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NASA: SOFIA Observes Collapsing Interstellar Clouds Give Birth to Young Stars

Scientists from NASA's airborne telescope SOFIA (Stratospheric Observatory for Infrared Astronomy) have observed an interesting phenomenon: collapsing interstellar clouds that are about to give birth to new stars.

Portions of six interstellar clouds were observed to be caving in, forming giant stars even bigger than our own sun. When gas clouds collapse, their gravity cause them to contract, which in turn produces heat friction. The heat from the contraction causes the core to ignite hydrogen fusion reactions, and out of these, the stars are born.

According to NASA, direct observations of these collapsing clouds--otherwise known as "infalls"--are rare and extremely challenging to capture as they happen quickly. The discovery also enabled astronomers to confirm theoretical models about how interstellar clouds collapse to become stars and the pace at which they fall.

"Detecting infall in protostars is very difficult to observe, but is critical to confirm our overall understanding of star formation," Erick Young of the Universities Space Research Association and SOFIA Science Mission Operations Director said in a statement.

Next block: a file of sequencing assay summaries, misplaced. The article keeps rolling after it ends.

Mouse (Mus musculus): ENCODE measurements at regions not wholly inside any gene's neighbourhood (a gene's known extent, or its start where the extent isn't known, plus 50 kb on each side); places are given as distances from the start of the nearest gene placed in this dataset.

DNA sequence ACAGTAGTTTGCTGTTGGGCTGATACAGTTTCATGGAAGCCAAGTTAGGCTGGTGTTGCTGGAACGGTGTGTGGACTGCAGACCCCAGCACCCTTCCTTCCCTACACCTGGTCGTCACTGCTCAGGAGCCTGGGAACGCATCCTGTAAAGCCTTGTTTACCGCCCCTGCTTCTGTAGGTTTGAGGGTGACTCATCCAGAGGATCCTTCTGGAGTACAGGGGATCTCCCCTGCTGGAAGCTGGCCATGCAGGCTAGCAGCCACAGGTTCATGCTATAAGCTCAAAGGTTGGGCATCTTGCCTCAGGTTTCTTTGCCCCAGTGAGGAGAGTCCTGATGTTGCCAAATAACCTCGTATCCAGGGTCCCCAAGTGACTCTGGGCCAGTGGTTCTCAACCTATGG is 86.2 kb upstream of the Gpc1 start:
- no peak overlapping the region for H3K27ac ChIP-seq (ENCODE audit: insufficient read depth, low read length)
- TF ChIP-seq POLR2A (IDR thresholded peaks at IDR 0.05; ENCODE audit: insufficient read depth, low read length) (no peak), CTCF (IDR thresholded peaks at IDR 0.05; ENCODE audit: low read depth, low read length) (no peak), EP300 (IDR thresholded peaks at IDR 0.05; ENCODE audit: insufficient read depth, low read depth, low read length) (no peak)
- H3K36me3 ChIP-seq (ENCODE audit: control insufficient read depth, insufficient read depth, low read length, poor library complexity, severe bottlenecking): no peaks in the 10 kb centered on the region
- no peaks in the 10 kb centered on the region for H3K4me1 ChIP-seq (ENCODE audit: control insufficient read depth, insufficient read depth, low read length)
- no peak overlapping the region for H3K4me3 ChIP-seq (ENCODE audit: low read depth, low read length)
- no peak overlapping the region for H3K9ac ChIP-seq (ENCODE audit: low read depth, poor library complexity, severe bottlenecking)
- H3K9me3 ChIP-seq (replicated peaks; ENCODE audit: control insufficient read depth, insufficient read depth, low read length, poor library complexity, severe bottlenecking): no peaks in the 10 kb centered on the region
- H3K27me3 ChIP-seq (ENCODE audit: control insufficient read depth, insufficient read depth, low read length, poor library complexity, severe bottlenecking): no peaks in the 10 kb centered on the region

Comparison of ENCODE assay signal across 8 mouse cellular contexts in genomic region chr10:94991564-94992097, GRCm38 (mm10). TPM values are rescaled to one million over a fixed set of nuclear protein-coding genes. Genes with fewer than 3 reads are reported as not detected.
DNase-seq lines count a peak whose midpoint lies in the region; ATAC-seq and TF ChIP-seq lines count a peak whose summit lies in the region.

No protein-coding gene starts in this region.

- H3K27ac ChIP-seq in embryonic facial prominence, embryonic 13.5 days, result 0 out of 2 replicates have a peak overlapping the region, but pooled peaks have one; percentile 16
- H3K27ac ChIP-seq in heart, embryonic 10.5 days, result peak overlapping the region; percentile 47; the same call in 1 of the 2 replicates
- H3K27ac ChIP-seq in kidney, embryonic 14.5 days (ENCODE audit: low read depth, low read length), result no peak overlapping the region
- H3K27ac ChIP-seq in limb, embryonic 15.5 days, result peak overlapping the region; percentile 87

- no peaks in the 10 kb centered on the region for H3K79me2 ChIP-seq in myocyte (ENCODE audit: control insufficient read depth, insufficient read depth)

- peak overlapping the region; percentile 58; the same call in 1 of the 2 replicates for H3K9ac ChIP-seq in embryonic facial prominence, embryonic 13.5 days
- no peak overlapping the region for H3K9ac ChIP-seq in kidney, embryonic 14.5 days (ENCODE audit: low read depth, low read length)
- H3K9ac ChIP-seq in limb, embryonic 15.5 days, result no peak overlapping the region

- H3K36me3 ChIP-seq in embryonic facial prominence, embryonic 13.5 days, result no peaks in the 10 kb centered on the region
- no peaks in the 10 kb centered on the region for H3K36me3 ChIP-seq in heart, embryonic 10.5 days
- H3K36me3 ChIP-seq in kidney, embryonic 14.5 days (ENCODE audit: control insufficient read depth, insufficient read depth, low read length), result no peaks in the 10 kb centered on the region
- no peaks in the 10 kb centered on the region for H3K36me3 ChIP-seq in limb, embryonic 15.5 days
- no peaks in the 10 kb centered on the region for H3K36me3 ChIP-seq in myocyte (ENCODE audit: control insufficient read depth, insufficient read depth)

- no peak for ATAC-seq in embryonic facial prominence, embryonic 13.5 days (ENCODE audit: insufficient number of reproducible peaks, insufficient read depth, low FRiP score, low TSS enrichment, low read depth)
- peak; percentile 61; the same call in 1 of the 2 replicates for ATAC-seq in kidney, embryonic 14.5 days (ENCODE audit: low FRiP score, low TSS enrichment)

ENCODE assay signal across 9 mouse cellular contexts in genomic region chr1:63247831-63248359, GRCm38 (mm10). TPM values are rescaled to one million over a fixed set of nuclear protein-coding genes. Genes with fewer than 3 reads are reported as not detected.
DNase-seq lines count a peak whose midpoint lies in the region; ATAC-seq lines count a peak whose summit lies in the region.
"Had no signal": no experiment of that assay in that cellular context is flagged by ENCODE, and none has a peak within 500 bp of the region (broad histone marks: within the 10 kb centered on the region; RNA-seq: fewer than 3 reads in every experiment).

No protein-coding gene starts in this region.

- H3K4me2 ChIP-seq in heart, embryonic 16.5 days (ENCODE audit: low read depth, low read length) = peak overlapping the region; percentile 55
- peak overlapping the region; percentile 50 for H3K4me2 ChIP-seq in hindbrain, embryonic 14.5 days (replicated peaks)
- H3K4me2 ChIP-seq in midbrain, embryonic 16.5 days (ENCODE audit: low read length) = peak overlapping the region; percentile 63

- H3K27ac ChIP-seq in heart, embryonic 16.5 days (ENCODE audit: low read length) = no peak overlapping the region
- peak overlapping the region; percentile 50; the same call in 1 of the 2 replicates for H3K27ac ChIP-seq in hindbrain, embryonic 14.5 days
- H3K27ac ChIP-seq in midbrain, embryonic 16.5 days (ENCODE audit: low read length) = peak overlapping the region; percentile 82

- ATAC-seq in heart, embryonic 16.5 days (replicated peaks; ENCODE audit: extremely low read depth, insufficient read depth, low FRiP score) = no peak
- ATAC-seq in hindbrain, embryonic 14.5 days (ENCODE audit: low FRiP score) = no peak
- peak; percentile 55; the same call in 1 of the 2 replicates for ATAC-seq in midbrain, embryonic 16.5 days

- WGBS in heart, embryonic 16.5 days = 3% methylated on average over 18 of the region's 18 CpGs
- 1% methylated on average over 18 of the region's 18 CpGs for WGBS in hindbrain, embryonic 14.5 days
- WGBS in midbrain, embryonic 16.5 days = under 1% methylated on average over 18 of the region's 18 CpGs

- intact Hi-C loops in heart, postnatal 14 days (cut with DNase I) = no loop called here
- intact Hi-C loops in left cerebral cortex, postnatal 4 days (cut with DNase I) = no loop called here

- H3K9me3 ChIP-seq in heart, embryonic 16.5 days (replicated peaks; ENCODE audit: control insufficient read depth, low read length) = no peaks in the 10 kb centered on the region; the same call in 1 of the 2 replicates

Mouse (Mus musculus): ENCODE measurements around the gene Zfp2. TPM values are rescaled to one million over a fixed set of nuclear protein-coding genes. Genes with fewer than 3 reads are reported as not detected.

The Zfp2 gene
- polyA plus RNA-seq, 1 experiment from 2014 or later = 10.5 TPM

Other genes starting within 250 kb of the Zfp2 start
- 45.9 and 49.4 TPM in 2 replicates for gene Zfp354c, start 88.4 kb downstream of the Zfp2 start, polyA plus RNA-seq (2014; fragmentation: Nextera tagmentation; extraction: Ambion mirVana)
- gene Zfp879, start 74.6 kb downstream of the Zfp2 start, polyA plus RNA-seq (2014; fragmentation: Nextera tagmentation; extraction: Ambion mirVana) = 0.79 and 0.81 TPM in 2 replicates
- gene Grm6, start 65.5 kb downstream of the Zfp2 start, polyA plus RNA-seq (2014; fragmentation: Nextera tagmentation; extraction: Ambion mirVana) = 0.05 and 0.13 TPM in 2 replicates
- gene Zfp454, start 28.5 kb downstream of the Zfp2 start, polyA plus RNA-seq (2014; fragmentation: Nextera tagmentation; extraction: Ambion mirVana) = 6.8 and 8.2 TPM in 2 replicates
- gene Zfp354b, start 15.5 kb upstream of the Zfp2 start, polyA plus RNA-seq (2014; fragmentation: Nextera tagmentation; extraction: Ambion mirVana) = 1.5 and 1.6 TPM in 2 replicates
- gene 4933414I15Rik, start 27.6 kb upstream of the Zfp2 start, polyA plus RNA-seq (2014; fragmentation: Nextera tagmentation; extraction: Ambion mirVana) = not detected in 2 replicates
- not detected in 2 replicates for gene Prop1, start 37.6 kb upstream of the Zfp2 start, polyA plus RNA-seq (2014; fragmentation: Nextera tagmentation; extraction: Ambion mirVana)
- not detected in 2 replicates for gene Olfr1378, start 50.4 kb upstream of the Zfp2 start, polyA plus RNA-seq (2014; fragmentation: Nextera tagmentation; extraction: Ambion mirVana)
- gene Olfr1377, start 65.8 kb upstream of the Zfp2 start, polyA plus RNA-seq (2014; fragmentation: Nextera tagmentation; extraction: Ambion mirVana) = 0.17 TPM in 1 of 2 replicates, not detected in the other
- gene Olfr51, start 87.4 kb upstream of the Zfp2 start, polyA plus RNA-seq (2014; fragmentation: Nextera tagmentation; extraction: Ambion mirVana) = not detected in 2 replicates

Scientists have been exploring this stellar developmental stage in nine embryonic stars or protostars by measuring the motions of material within them using the observatory's GREAT (German Receiver for Astronomy at Terahertz Frequencies) instrument. They discovered that six of these protostars were collapsing actively.

The SOFIA team operating in Christchurch, New Zealand studies objects observable from southern latitudes, including the center of the Milky Way where star-forming regions are abundant.

"With the Southern Hemisphere deployments of SOFIA, the full inner Milky Way comes into reach for star formation studies," Friedrich Wyrowski, an astronomer at the Max Planck Institute for Radio Astronomy in Bonn, Germany said in the same statement. "This is crucial for observations of the earliest phases of high-mass star formation, since this is a relatively rapid and rare event."

The results were from observations done in the Southern Hemisphere in 2015 and were published in Astronomy and Astrophysics earlier this year. This 2016, SOFIA--a Boeing 747SP jetliner modified to carry a 100-inch diameter telescope--spent seven weeks observing from Christchurch, and the scientific teams involved in the Southern Hemisphere observations are now analyzing the gathered data.

In June this year, SOFIA has also discovered the precise amount and location of water vapor around a newly forming star. The discovery indicated that if planets form around this star, they could receive only a tiny fraction of the water in the system.